The boat has a fine cooker than burns what the Americans call denatured alcohol, whereas in Britain it is known as methylated spirits. Actually it is usually affectionally referred to as meths. Most of us grew up drinking it.
I go to several mega Japanese hardware stores which usually stock everything but no one has a clue what I am talking about. I show them videos of meths burning stoves but only get blank looks. Japan does not do meths. I am very disappointed as I had been looking forward to playing with my stove.
Just as I am leaving one of the stores, an Okinawan man comes up to me and explains that he had grown up in London, where he had clearly drunk a lot of meths, and directs me to a camping store. Hooray, they have meths!
I rush back to the boat as Tomomi san is coming down for a picnic. Unfortunately it is raining. I plan to eat inside the cabin but Tomomi is made of sterner stuff and insists on eating outside.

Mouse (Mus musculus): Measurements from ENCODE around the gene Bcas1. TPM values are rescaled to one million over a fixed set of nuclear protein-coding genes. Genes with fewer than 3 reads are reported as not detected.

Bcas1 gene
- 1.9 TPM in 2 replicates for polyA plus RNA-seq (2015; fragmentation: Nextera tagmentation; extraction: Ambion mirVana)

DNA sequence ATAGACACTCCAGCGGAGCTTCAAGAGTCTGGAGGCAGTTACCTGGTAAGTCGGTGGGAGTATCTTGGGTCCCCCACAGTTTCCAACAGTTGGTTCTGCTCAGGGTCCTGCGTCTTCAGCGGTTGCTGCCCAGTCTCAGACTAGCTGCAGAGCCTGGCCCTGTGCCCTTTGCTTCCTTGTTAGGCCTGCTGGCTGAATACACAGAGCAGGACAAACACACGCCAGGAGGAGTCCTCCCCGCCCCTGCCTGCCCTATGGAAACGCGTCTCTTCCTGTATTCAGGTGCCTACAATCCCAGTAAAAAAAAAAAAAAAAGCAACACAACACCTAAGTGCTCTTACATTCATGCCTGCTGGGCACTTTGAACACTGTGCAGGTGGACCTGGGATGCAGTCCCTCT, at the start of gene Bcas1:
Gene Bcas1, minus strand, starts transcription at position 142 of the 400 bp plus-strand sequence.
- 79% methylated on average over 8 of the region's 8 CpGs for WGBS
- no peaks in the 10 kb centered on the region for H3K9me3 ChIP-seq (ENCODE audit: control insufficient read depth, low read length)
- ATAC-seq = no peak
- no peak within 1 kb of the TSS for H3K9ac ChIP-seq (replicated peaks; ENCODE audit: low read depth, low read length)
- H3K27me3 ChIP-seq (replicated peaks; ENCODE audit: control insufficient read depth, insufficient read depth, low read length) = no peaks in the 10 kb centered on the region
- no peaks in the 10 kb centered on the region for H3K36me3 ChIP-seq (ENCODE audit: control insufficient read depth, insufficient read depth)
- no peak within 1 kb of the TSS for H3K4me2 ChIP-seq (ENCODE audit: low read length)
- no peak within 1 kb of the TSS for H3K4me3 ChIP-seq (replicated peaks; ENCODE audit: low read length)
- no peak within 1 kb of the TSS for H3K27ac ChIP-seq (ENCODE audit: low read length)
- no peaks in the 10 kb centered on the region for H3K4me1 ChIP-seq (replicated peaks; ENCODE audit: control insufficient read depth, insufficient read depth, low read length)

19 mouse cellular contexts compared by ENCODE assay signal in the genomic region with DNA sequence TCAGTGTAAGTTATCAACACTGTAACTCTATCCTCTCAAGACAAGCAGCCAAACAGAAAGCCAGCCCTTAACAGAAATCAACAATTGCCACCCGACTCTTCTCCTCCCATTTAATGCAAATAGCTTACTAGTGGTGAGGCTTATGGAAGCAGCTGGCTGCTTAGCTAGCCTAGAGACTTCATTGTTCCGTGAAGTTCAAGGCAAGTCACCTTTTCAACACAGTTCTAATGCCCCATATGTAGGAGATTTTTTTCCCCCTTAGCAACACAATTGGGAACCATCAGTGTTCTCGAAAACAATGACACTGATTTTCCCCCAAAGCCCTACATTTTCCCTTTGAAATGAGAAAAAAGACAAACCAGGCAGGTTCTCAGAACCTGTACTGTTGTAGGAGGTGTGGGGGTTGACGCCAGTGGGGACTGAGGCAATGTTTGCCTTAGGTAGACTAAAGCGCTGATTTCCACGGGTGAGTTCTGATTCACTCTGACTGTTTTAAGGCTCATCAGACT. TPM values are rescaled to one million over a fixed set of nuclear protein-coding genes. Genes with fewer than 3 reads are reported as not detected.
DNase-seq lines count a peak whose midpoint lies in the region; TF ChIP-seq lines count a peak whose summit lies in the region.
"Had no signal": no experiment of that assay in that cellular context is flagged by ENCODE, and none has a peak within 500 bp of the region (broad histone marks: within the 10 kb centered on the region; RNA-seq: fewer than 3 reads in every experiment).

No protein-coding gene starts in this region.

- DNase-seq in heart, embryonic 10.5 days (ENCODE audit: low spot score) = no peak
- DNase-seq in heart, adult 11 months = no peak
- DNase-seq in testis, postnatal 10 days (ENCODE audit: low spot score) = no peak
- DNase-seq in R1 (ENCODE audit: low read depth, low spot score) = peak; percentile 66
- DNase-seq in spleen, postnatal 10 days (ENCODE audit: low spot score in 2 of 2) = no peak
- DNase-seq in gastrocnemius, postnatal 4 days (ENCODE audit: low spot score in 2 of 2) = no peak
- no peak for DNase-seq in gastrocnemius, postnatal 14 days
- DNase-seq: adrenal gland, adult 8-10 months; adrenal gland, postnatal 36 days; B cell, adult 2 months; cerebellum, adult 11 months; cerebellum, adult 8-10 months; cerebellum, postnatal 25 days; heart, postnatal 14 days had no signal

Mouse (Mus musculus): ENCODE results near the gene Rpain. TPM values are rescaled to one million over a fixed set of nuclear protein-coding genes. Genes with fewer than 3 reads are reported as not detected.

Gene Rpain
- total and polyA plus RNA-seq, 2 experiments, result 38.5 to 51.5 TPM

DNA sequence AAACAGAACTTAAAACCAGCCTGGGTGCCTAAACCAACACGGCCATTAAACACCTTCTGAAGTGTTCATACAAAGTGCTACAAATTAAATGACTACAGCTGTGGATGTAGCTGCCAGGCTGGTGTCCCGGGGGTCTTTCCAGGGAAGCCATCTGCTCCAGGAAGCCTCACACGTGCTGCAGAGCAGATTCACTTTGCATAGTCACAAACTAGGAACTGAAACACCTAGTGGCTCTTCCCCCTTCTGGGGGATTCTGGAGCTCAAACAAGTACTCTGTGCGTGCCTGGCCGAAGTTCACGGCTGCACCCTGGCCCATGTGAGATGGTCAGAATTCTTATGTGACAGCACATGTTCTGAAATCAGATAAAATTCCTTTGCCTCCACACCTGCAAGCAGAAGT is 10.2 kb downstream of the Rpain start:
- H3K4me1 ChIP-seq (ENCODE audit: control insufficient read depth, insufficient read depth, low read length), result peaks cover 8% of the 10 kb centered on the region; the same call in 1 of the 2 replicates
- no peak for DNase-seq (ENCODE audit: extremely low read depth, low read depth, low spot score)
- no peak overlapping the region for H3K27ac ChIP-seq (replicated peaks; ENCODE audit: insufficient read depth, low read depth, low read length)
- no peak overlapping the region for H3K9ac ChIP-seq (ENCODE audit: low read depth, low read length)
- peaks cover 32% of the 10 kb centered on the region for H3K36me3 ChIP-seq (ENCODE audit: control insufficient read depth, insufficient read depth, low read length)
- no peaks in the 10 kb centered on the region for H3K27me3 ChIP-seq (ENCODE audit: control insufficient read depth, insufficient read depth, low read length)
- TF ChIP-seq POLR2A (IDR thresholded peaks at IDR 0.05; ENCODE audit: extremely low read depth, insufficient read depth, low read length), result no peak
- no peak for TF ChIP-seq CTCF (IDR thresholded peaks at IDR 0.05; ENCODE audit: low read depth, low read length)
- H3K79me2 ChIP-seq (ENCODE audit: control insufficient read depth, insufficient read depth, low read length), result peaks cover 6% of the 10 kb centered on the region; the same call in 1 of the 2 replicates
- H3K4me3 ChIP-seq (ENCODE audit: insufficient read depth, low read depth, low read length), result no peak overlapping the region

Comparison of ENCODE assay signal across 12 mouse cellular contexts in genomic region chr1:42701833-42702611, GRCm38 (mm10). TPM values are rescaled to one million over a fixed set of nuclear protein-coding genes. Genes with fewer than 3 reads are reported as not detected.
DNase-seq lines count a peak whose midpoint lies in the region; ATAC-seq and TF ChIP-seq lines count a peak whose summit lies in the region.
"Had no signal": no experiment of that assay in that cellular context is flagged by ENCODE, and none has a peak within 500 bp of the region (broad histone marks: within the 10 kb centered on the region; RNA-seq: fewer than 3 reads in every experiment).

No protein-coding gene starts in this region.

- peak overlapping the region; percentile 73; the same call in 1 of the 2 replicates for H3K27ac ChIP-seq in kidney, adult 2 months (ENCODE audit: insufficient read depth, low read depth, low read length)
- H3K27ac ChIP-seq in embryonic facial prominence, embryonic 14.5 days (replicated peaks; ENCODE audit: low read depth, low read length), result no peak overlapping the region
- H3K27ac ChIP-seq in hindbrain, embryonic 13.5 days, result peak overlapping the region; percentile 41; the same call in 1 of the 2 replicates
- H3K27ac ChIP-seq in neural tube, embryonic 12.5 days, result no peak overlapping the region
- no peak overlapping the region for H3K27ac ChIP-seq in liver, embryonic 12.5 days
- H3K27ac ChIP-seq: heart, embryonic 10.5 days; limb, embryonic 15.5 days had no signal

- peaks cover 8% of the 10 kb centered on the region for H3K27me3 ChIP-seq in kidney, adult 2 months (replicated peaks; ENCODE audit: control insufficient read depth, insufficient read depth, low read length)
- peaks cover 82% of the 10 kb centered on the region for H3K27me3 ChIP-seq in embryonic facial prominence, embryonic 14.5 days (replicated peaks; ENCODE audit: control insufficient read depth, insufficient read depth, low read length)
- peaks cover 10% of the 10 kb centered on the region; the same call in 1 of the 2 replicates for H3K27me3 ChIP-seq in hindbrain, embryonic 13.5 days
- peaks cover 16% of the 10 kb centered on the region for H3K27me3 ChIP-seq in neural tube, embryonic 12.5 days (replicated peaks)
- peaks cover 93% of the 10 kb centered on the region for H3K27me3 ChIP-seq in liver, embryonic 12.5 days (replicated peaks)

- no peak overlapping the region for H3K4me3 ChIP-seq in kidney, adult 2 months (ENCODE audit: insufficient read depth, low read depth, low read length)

Ratatouille, fresh squid, couscous salad, lamb chops, antipasto misto, brie and er bread. Followed by strawberries and cream. All in all, a completely non japanese meal!
A very Scottish picnic, sitting in a boat in the drizzle. Actually it is quite a lot warmer than Scotland. Kiyuna san comes by and joins us. We serve him a lamb chop and then I remember he has only 2 teeth. No problem as he minces the meat with a knife and then eats it. We spend 4 hours sitting in a wet boat eating great food – highly recommended.
Before lunch we go off on a cruise. It is raining quite hard and there is a bit of a chop but Tomomi san again displays her inherent toughness and is not at all put off. I am reluctant to start sailing until I am confident that the Yanmar will always start and run. I mean she was underwater for 10 years and I expect some toothing problems. She runs perfectly and we have the best time!